Penn State Will Close On-Campus Coal-Fired Steam Plant

One of the biggest universities in one of the U.S’s biggest coal-producing states finally announced that it will transition away from coal-fired power in the next three years.

Officials from Penn State Univeristy said the school will invest up to $35 million to convert its on-campus coal-fired steam plant to natural gas by 2014.

The plant is located in the heart of Penn State’s campus, where it produces steam heat for 270 buildings on campus. Officials said that by using natural gas rather than coal the school will lower its carbon emissions by 37 percent.

For over 18 months, PSU students have encouraged the school to get rid of the dirty coal-fired plant and become a clean energy example for the rest of the state.

When students learned the school was considering installing expensive coal scrubbers to meet new regulations their efforts became even more urgent as the expense of adding scrubbers would have locked the school into coal dependence for years to come, reports Sierra Club Student Coalition.

But, as students with Eco-Action point out, studies have shown that while natural gas creates less greenhouse gas than coal when burned, that doesn’t include factors such as the fossil fuels burned while developing wells, transporting gas and building pipelines.

The move from coal to natural gas is a big first step, but students are determined not to let it be the last. Eventually, students hope to see the university run entirely on renewable energy – including both the energy they produce on campus and the power they purchase from the electricity grid (Sierra Club).

PSU is the ninth university to pledge to end their coal use on campus since the Sierra Student Coalition started its national effort to move the nation’s universities entirely of coal-generated power. 

Related Reading:
Coal Use and CO2 Emissions Projected to Rise By More Than 50% By 2035
Victory! EPA Vetoes WV’s Largest Mountaintop Removal Mine
Don’t Drink The Water: Coal Industry Creates Third-World Conditions in United States Today

Image Credit: Sierra Student Coalition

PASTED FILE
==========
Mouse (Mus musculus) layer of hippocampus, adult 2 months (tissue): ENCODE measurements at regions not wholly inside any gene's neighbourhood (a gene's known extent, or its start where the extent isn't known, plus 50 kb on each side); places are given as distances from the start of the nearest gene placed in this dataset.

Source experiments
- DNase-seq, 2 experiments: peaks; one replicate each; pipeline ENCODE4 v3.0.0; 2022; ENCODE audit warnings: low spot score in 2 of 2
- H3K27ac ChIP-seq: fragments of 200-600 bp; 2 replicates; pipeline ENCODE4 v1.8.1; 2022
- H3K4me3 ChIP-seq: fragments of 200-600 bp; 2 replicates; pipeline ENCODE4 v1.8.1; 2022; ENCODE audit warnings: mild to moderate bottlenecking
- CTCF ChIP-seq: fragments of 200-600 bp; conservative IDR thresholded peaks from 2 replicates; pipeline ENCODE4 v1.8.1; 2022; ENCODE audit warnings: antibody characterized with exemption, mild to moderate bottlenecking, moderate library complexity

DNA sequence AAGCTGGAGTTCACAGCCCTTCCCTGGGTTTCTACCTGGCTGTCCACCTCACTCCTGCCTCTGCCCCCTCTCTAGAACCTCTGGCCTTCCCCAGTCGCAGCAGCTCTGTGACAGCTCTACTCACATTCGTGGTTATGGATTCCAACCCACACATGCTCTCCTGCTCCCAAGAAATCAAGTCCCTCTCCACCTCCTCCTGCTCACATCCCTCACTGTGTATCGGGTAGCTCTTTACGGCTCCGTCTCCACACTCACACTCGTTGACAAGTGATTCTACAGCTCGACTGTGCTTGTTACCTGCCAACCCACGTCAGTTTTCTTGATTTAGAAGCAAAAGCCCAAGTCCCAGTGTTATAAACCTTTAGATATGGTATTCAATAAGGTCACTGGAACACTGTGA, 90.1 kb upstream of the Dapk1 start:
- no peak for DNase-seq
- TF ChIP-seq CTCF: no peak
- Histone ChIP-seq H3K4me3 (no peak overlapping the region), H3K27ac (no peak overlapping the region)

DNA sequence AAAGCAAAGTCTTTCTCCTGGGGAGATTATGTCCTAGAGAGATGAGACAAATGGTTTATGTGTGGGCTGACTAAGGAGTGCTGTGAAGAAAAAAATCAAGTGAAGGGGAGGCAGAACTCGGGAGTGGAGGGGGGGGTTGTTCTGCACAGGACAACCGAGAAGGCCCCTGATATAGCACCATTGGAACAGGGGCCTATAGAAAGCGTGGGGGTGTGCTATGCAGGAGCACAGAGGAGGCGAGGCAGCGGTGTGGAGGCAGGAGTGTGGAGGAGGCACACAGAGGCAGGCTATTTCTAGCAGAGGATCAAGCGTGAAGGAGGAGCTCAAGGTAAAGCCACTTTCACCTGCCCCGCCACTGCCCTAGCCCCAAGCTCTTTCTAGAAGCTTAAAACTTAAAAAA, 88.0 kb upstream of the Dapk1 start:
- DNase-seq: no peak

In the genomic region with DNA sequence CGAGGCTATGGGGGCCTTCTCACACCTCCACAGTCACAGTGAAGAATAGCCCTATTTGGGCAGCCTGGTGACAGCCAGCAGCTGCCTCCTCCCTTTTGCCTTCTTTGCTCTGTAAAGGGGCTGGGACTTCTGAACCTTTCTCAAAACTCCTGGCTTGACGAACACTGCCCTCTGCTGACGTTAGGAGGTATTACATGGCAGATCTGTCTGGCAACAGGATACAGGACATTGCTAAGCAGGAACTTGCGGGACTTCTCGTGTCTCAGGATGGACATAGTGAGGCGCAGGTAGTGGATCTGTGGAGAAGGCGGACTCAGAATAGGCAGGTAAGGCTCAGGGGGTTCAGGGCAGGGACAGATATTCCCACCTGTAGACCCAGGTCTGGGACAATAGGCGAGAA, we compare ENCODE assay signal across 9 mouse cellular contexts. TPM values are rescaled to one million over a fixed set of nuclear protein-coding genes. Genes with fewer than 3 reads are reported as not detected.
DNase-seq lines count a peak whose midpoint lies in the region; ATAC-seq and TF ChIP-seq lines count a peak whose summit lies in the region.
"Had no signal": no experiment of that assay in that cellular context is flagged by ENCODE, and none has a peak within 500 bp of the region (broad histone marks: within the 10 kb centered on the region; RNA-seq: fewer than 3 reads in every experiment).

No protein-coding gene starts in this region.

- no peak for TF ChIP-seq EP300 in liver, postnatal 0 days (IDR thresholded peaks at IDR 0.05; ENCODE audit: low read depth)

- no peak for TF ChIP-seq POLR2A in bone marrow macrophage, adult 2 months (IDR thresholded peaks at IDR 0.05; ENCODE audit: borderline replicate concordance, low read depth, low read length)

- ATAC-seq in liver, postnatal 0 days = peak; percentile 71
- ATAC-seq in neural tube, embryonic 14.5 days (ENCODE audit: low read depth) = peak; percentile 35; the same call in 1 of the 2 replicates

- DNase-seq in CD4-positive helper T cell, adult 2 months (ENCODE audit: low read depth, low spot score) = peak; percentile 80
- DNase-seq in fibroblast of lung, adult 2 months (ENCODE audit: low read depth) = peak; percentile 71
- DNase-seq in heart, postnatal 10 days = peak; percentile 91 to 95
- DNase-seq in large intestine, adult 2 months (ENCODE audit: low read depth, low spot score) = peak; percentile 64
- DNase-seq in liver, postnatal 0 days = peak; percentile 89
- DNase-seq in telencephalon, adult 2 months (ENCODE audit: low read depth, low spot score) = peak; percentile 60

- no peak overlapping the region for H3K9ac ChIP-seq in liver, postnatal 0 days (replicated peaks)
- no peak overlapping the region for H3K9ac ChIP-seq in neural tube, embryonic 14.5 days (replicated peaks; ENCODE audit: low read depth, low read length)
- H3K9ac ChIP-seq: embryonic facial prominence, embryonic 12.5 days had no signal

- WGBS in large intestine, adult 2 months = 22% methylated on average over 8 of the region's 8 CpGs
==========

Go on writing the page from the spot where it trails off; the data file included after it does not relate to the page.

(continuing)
Howard Evans
Howard Evans6 years ago

Jeffrey H, as someone who can read, I can say you have no idea what you're talking about. How many people have died over the last century in natural gas well cave-ins? How many mountains have had their top third dynamited and bull-dozed into a neighboring valley, permanently destroying two ecosystems, to pump natural gas?

Fracking can be and in many places is done responsibly. Coal kills when you mine it, kills when you burn it and – as the folks in Roane County, Tennessee can attest – has the capacity to kill long after it's gone.

Fracking must be be regulated to force the companies who do it to be responsible. But the simple fact is that renewable energy isn't ready to replace coal and oil yet, and won't be for several decades. Natural gas and nuclear energy are the bridge resources to a lower carbon near future and a renewable long term future.

Step one to that future is doing whatever’s necessary to eliminate coal and foreign oil from our energy mix.

You’re either part of the solution or part of the problem. Right now, like the politicians owned by big coal and oil, you’re part of the problem.

Terry Vanderbush
Terry V6 years ago

way overdue in closing

Jeffrey H.
Jeffrey H.6 years ago

As a chemical engineering alumnus, I'd like to see clean, green, renewable power being used -- photovoltaic panels on every campus building rooftop, wind turbines on top of the hills, groundwater geothermal, etc. We need to quit burning -- Period!!
Penn State's engineering school should be able to come up with better solutions than burning fracked natural gas.
(But industry loves Penn State graduates because they don't think outside of the box.)

Burning dirty coal is being replaced by burning fracked natural gas. Not much of an improvement, if any.
(Polluted air, dead coal miners, ash disposal problems, and acid rain traded for polluted aquifers, streams, and rivers, toxic acid frack soup blowback "water disposal problems, increased cancer rates and birth defects, and polluted air.)

Martha Eberle
Martha Eberle7 years ago

Thermal, would be better still.

Frances Bell
Frances Bell7 years ago

Kudos for moving away from coal, but really - gas? It's still a fossil fuel. If they can move to gas in 3 years, surely they could just as easily move to wind and solar?

Lin Moy
Lin M7 years ago

Gas is very expensive.. solar probably would be best for a place that big.

Jeremy T.
Jeremy T.7 years ago

Who cares, we are headed for a complete melt down. Scientist are suggesting that the increase in termpature is not linear. It is an exponential increase in warming. Black absorbs the suns rays more readily than a white surface as the snow and ice melts. It is going to mean the destruction of planet earth as we know it. I hope that I pass in my sleep and I am thankful that I never had children. I have studied this and we are in for a really bad future. We may just be the next extinct species to join the 654 species already destroyed due to climate related issues. I do not think that God created the planet to send mankind down here to destroy it. He must have a tear in his eye looking down seeing what mankind has done to one of his greatest creation....Lord have mercy on their souls.

Linda Jofery
Linda Jofery7 years ago

Coal is dirty energy - clean coal is a myth. The decision to go to renewable energy is a big step! Penn State should be Proud of its students for leading the charge in this!

Amber M.
Amber Beasley7 years ago

that's awesome!

Barbara Erdman
Barbara Erdman7 years ago

noted :)